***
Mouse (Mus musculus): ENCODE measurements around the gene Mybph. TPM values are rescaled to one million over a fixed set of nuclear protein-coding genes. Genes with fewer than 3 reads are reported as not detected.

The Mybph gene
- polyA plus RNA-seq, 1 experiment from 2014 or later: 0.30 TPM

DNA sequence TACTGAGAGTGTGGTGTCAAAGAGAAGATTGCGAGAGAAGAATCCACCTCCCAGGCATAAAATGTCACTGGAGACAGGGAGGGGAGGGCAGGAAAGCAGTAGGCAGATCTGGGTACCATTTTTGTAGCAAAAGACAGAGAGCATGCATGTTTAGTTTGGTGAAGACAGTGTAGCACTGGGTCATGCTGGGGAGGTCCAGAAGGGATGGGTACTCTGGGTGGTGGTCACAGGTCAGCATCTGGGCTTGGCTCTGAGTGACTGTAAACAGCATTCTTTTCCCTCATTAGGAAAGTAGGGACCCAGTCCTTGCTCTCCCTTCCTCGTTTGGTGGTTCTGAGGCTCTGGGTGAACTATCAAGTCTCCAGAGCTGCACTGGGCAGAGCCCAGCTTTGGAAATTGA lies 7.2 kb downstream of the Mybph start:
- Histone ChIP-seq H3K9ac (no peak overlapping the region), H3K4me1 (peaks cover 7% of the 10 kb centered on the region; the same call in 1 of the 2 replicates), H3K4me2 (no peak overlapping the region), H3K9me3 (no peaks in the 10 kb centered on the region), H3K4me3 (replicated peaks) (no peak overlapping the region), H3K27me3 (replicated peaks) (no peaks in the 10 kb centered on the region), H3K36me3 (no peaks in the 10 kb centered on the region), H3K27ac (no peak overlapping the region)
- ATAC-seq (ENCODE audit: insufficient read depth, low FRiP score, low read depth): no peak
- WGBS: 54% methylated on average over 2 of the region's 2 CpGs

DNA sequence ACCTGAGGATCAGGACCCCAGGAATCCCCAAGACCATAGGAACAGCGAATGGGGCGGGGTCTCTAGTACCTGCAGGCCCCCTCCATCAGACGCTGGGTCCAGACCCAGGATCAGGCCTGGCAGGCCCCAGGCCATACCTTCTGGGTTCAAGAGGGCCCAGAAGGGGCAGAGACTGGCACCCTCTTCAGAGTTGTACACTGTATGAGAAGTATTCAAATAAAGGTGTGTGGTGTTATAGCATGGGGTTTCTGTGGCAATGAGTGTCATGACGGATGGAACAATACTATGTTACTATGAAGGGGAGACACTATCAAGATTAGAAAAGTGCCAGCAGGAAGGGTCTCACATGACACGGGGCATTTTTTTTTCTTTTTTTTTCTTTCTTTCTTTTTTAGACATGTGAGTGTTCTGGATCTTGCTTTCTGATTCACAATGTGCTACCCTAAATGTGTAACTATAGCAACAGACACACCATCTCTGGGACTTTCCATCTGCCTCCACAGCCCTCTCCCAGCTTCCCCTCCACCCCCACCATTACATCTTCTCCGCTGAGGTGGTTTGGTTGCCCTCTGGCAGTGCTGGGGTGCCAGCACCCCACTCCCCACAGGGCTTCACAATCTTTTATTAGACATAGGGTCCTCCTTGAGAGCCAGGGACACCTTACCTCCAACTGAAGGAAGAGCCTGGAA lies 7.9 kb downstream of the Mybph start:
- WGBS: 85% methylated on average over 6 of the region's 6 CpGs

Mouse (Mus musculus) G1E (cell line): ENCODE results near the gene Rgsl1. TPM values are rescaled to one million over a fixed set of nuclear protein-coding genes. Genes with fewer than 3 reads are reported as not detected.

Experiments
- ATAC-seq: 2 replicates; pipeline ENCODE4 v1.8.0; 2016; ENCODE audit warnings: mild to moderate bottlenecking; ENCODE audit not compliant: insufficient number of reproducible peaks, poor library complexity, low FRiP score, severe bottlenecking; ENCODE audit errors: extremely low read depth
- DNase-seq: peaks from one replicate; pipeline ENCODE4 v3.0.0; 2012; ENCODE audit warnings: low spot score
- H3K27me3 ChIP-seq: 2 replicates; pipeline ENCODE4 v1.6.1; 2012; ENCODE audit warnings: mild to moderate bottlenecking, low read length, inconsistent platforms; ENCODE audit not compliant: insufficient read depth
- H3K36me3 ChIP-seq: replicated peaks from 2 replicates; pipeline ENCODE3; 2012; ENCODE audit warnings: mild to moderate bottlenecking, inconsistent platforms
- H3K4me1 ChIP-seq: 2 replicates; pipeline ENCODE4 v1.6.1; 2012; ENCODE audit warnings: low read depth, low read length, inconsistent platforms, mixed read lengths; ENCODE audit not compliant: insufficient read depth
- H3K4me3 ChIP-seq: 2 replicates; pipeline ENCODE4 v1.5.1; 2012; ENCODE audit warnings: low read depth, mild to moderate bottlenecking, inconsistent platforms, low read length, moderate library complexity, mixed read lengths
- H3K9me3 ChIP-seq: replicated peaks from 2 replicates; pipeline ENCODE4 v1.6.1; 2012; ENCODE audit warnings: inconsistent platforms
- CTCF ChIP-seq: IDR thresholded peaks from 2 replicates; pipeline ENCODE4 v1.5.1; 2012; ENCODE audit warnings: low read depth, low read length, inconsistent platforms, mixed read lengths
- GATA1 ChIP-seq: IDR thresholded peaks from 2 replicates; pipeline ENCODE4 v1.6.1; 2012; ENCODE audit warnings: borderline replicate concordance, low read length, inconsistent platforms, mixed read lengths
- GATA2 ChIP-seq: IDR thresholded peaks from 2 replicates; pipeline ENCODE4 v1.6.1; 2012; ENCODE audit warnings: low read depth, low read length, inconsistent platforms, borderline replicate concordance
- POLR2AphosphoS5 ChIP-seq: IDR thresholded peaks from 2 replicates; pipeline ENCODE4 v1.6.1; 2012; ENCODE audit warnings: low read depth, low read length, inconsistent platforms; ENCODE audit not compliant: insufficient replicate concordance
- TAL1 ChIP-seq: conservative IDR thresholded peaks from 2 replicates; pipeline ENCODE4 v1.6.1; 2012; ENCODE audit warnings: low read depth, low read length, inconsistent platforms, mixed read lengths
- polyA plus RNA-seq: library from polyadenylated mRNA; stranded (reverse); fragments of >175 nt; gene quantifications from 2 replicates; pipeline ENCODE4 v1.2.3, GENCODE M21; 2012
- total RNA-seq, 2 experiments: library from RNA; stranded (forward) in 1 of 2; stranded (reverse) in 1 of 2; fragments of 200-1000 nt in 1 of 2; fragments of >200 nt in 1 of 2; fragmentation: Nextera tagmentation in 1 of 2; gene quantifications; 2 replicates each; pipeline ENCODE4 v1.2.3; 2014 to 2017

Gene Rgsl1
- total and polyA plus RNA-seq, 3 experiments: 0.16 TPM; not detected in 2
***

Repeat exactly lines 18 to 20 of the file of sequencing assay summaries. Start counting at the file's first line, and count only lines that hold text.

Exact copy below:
- H3K9me3 ChIP-seq: replicated peaks from 2 replicates; pipeline ENCODE4 v1.6.1; 2012; ENCODE audit warnings: inconsistent platforms
- CTCF ChIP-seq: IDR thresholded peaks from 2 replicates; pipeline ENCODE4 v1.5.1; 2012; ENCODE audit warnings: low read depth, low read length, inconsistent platforms, mixed read lengths
- GATA1 ChIP-seq: IDR thresholded peaks from 2 replicates; pipeline ENCODE4 v1.6.1; 2012; ENCODE audit warnings: borderline replicate concordance, low read length, inconsistent platforms, mixed read lengths